Pretreatment with δ1-tetrahydrocannabinol and psychoactive drugs: Effects on uptake of biogenic amines and on behavior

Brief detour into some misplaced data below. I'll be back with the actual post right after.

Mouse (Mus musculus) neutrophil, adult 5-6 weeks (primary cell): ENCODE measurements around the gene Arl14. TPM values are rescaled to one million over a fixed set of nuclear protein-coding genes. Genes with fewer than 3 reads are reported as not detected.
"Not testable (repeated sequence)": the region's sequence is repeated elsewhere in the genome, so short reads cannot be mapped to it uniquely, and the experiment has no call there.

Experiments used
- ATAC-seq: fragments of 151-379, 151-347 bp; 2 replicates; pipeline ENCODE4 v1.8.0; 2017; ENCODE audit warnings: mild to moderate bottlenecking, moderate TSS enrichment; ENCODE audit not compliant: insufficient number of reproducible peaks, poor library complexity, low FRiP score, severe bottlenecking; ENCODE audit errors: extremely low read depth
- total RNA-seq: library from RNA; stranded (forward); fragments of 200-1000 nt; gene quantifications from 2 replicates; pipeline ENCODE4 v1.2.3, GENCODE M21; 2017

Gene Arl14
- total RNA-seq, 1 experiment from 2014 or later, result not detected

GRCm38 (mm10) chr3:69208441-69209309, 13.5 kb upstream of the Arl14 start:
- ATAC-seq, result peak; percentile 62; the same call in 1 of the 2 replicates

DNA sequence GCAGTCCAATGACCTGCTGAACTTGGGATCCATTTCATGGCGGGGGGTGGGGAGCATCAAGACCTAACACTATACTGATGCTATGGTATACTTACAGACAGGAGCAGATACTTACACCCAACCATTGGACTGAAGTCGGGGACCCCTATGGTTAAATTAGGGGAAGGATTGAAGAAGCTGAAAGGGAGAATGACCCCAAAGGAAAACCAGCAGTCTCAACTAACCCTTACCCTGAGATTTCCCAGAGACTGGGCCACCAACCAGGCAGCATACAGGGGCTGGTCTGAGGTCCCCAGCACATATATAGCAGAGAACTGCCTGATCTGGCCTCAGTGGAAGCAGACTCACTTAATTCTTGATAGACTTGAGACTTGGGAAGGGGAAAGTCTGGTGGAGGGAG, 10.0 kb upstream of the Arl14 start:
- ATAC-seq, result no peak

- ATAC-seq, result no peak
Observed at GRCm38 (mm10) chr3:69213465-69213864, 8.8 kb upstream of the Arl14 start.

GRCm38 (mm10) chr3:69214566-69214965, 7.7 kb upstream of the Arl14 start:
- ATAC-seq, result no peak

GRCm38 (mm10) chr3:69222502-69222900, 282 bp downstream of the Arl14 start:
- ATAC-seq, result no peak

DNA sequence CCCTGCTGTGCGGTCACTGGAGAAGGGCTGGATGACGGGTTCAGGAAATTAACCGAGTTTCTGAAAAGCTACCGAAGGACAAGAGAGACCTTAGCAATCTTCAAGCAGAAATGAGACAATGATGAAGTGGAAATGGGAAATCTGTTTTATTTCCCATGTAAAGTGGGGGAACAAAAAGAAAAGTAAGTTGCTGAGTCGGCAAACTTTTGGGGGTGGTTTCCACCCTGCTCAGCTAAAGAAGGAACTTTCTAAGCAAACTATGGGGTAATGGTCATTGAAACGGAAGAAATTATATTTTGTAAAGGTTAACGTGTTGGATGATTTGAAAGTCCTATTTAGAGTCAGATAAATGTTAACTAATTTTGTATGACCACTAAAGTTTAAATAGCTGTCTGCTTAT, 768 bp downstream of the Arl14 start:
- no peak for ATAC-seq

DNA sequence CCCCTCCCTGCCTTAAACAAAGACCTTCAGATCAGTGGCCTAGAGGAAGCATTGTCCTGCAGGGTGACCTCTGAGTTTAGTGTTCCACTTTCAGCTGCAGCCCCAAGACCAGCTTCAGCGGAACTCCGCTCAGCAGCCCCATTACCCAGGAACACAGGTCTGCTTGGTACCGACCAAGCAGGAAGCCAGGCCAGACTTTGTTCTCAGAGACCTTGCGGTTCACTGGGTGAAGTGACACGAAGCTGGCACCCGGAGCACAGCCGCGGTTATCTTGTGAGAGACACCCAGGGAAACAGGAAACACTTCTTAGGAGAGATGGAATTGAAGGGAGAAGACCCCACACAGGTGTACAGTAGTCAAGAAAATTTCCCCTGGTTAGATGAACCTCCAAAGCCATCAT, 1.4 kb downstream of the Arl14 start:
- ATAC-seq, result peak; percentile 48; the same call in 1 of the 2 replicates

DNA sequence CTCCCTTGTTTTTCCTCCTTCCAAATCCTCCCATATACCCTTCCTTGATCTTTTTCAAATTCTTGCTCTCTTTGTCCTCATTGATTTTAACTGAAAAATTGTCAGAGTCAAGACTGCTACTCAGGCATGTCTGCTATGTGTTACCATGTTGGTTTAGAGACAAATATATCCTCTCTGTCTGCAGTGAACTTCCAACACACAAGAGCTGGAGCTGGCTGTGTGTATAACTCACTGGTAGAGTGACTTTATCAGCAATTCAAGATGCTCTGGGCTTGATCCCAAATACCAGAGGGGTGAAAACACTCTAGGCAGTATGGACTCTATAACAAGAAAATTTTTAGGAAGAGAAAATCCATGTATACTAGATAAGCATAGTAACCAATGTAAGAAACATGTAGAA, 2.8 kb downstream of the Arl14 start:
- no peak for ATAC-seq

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Injection of delta 1-tetrahydrocannabinol (THC) into mice increased the uptake into brain synaptosomes of radioactive DA, NE, 5-HT and GABA, with the effect on GABA being the greatest; uptake of leucine was not stimulated, indicating that THC does not facilitate the transport of amino acids in general. The effect of THC was stereospecific because pretreatment with the non-psychoactive isomer, (+) delta 6-THC had no effect on uptake of DA into cortical synaptosomes. The effect on DA uptake was correlated with psychoactive potency. THC enhanced uptake more than did SP-111 (a water soluble ester of THC but less potent than THC) and much more than cannabidiol (a non-psychoactive ingredient of marijuana). THC increased the uptake of DA into striatal synaptosomes but much less than into cortical synaptosomes. The enhancing effect of THC on uptake in cortex showed tolerance after chronic (1 week) treatment with THC. Catecholaminergic receptor antagonists (chlorpromazine, propranolol), like THC, stimulated the uptake of DA or NE into cortical synaptosomer. In contrast, pretreatment with MAO (pargyline) or uptake (tricyclic antidepressants) inhibitors, or with amphetamine, decreased uptake. Thus THC does not inhibit MAO uptake, or stimulate the release of catecholamines but may interact with a receptor. The notion of a THC--receptor interaction is supported by behavioral experiments.
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